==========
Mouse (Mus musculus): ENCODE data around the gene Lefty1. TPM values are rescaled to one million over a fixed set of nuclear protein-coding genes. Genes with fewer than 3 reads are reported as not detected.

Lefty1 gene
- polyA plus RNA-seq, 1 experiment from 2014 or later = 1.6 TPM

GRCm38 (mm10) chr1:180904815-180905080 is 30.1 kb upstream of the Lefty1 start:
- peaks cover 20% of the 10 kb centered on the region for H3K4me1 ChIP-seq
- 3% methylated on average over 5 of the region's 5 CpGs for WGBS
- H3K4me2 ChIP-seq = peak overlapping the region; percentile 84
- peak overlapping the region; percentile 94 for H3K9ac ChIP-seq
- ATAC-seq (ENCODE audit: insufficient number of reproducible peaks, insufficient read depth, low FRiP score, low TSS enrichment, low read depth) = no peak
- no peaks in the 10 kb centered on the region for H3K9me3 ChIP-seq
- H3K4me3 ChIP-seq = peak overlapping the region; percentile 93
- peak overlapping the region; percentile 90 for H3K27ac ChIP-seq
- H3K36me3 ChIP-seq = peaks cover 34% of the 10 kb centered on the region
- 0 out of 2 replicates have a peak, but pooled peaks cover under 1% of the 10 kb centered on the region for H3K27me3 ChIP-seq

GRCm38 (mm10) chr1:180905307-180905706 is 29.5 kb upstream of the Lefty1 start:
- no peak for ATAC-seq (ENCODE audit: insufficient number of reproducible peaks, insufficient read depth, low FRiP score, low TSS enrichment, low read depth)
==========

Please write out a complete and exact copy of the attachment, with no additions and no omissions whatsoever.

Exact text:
Mouse (Mus musculus): ENCODE data around the gene Lefty1. TPM values are rescaled to one million over a fixed set of nuclear protein-coding genes. Genes with fewer than 3 reads are reported as not detected.

Lefty1 gene
- polyA plus RNA-seq, 1 experiment from 2014 or later = 1.6 TPM

GRCm38 (mm10) chr1:180904815-180905080 is 30.1 kb upstream of the Lefty1 start:
- peaks cover 20% of the 10 kb centered on the region for H3K4me1 ChIP-seq
- 3% methylated on average over 5 of the region's 5 CpGs for WGBS
- H3K4me2 ChIP-seq = peak overlapping the region; percentile 84
- peak overlapping the region; percentile 94 for H3K9ac ChIP-seq
- ATAC-seq (ENCODE audit: insufficient number of reproducible peaks, insufficient read depth, low FRiP score, low TSS enrichment, low read depth) = no peak
- no peaks in the 10 kb centered on the region for H3K9me3 ChIP-seq
- H3K4me3 ChIP-seq = peak overlapping the region; percentile 93
- peak overlapping the region; percentile 90 for H3K27ac ChIP-seq
- H3K36me3 ChIP-seq = peaks cover 34% of the 10 kb centered on the region
- 0 out of 2 replicates have a peak, but pooled peaks cover under 1% of the 10 kb centered on the region for H3K27me3 ChIP-seq

GRCm38 (mm10) chr1:180905307-180905706 is 29.5 kb upstream of the Lefty1 start:
- no peak for ATAC-seq (ENCODE audit: insufficient number of reproducible peaks, insufficient read depth, low FRiP score, low TSS enrichment, low read depth)